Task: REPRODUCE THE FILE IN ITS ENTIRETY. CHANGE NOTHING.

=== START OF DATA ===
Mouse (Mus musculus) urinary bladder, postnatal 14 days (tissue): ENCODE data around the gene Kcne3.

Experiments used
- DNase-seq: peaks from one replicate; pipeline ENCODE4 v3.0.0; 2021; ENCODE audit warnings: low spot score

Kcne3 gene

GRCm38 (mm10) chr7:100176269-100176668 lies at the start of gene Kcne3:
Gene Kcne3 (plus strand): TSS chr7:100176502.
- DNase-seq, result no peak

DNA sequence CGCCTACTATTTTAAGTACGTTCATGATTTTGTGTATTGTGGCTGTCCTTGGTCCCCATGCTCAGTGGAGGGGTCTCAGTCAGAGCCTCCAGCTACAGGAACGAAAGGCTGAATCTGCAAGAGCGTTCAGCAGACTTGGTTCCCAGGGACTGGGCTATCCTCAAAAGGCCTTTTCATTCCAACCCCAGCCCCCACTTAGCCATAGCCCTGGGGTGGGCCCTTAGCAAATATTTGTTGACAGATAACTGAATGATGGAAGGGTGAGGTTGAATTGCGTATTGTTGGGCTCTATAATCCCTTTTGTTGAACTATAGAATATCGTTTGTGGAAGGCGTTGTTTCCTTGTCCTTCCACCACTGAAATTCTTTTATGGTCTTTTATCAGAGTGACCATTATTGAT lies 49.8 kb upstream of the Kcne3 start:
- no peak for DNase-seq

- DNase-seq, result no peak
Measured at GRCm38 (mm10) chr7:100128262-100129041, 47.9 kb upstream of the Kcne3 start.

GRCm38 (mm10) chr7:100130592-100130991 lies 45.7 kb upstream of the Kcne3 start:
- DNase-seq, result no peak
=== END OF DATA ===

Mouse (Mus musculus) urinary bladder, postnatal 14 days (tissue): ENCODE data around the gene Kcne3.

Experiments used
- DNase-seq: peaks from one replicate; pipeline ENCODE4 v3.0.0; 2021; ENCODE audit warnings: low spot score

Kcne3 gene

GRCm38 (mm10) chr7:100176269-100176668 lies at the start of gene Kcne3:
Gene Kcne3 (plus strand): TSS chr7:100176502.
- DNase-seq, result no peak

DNA sequence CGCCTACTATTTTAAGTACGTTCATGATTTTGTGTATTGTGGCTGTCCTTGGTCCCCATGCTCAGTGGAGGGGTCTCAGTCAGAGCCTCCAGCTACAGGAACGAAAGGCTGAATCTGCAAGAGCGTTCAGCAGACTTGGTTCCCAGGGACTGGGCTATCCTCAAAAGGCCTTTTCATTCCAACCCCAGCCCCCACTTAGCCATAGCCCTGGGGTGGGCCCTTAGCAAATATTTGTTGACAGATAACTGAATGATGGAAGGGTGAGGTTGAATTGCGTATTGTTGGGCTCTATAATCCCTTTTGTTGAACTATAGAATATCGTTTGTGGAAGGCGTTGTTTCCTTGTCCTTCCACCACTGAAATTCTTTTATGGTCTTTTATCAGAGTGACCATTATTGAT lies 49.8 kb upstream of the Kcne3 start:
- no peak for DNase-seq

- DNase-seq, result no peak
Measured at GRCm38 (mm10) chr7:100128262-100129041, 47.9 kb upstream of the Kcne3 start.

GRCm38 (mm10) chr7:100130592-100130991 lies 45.7 kb upstream of the Kcne3 start:
- DNase-seq, result no peak